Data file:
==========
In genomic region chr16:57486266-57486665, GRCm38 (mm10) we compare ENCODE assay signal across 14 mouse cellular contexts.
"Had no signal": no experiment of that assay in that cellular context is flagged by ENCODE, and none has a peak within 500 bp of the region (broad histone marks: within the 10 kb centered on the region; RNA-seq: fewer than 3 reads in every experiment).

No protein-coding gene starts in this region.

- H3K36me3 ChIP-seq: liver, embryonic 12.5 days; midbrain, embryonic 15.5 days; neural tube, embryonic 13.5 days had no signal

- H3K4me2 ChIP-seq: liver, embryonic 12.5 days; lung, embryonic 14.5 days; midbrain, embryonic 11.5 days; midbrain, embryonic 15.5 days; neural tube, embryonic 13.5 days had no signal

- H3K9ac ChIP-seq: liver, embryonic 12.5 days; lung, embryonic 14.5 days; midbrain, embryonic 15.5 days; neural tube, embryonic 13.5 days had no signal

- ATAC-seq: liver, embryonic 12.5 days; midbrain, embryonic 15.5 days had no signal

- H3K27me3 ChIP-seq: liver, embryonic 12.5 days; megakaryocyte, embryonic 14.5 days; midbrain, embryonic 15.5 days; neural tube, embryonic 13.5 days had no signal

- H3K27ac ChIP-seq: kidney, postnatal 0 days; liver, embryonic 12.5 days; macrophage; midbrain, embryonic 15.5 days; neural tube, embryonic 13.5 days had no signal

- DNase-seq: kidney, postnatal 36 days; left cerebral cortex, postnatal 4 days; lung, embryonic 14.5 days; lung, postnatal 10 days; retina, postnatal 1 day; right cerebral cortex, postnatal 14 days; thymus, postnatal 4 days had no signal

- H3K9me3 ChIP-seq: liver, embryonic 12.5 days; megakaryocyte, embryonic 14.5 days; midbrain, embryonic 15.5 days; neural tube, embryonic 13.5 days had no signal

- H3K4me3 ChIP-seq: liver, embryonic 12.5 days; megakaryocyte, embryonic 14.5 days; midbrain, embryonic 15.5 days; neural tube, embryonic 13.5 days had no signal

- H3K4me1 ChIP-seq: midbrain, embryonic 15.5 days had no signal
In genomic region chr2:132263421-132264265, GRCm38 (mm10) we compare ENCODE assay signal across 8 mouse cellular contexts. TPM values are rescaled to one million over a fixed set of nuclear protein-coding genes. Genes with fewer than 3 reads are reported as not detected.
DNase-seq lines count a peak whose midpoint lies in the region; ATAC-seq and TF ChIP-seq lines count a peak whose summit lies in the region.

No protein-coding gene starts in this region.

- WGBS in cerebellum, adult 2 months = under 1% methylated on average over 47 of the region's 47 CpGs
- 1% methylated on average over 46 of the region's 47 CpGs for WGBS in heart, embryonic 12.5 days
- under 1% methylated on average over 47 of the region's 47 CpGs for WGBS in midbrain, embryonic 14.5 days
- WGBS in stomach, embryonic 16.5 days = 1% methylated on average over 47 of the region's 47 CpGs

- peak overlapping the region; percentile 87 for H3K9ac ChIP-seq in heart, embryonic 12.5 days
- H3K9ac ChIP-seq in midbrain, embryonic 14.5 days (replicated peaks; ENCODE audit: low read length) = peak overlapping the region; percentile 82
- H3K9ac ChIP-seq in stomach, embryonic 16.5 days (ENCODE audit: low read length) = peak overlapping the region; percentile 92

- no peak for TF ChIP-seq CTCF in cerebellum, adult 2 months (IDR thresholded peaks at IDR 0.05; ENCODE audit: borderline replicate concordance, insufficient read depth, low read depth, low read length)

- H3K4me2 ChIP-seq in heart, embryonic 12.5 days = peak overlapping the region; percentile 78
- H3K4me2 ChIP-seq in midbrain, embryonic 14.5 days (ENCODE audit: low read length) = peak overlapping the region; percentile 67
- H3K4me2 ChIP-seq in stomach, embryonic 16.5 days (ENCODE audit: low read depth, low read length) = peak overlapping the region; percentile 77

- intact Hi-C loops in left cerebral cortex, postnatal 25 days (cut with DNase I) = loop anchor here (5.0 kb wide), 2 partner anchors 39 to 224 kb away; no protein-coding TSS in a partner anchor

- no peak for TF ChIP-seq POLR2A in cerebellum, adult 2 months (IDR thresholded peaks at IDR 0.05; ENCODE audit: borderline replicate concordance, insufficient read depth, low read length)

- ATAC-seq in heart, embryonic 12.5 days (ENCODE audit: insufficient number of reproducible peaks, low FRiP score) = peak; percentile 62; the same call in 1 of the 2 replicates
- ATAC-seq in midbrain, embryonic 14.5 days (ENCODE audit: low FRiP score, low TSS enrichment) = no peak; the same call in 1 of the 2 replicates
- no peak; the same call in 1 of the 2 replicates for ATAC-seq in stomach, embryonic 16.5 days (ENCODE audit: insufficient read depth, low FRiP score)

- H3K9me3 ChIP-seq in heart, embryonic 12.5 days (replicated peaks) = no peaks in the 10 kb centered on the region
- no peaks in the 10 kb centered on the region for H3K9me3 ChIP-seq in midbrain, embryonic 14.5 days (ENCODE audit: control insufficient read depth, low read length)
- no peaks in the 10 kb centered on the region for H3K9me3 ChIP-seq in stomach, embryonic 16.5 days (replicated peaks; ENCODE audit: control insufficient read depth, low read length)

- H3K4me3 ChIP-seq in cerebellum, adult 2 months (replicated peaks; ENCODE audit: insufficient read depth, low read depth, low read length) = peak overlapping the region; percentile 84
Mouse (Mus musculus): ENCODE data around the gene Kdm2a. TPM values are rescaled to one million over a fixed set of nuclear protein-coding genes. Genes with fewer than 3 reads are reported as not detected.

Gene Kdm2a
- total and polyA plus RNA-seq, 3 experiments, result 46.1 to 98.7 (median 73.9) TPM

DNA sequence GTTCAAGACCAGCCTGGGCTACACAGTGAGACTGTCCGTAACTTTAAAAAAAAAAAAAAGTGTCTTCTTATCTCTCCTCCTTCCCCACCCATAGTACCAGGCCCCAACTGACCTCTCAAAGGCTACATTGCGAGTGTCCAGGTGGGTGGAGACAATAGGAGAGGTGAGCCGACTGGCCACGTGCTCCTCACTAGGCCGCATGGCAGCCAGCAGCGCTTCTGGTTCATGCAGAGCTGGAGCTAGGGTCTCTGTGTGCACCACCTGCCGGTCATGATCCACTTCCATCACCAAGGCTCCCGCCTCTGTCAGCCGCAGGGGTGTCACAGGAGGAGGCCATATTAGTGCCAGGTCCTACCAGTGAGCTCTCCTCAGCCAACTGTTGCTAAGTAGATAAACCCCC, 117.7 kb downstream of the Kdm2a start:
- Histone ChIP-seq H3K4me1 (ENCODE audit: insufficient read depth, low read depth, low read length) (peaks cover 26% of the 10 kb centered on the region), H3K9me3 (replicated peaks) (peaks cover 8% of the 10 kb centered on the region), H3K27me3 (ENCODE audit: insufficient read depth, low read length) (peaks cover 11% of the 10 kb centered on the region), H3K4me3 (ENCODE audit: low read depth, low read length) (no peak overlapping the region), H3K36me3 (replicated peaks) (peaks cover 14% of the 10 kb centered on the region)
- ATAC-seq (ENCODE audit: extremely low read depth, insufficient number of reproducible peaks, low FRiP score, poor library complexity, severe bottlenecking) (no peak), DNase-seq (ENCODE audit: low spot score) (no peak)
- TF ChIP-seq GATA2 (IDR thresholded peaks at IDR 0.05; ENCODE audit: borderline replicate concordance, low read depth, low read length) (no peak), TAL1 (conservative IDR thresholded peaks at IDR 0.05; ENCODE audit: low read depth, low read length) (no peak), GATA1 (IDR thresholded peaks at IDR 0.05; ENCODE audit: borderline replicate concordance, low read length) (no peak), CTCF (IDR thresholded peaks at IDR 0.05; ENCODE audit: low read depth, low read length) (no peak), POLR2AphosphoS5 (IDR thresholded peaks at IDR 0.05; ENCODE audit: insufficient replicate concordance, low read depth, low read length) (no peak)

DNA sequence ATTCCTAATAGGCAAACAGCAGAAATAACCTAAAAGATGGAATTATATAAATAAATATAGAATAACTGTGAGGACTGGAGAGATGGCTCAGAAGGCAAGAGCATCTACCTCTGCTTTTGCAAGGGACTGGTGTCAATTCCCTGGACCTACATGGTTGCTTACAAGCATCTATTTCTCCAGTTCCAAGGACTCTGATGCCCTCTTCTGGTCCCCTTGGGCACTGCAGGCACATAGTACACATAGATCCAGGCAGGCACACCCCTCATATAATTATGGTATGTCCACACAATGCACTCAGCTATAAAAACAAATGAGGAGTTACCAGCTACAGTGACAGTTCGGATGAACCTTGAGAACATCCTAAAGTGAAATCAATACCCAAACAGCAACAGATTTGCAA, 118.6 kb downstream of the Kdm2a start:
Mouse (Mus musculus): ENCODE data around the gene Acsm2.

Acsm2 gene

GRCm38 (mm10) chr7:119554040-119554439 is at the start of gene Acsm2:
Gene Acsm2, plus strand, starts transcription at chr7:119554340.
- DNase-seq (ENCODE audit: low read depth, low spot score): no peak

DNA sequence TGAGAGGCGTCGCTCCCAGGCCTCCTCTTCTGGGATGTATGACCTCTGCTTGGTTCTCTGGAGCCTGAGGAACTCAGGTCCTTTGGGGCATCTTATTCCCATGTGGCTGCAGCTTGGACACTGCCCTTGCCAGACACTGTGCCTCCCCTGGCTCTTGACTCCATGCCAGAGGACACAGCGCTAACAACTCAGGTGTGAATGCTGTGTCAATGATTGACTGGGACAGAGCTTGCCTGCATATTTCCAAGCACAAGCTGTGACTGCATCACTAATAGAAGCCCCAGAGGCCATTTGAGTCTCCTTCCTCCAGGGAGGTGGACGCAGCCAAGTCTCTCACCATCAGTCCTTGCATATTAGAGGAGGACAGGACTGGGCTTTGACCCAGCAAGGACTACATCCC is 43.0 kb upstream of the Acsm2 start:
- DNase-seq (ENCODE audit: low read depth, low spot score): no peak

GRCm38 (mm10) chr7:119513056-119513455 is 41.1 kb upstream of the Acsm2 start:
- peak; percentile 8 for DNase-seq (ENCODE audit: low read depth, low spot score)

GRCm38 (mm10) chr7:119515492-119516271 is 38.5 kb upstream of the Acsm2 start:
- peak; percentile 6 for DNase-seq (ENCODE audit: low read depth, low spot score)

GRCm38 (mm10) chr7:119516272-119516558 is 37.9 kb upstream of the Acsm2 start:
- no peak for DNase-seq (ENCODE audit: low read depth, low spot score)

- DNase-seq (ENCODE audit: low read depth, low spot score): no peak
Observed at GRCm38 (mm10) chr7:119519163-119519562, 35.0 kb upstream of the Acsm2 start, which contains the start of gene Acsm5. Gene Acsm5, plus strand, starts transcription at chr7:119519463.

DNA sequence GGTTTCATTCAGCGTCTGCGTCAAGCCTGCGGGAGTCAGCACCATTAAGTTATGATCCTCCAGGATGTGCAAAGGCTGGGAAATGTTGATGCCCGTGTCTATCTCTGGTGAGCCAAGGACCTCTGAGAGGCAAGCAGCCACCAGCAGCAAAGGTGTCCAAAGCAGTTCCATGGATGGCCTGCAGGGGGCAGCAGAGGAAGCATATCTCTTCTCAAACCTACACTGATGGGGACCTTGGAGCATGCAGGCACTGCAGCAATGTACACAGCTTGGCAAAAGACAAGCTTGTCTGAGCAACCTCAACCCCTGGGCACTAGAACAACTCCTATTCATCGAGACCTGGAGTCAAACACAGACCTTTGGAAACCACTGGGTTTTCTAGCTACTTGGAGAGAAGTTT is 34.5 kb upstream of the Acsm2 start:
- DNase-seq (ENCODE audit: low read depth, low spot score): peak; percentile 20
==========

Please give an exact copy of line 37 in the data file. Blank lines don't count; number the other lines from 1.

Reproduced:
Mouse (Mus musculus): ENCODE data around the gene Kdm2a. TPM values are rescaled to one million over a fixed set of nuclear protein-coding genes. Genes with fewer than 3 reads are reported as not detected.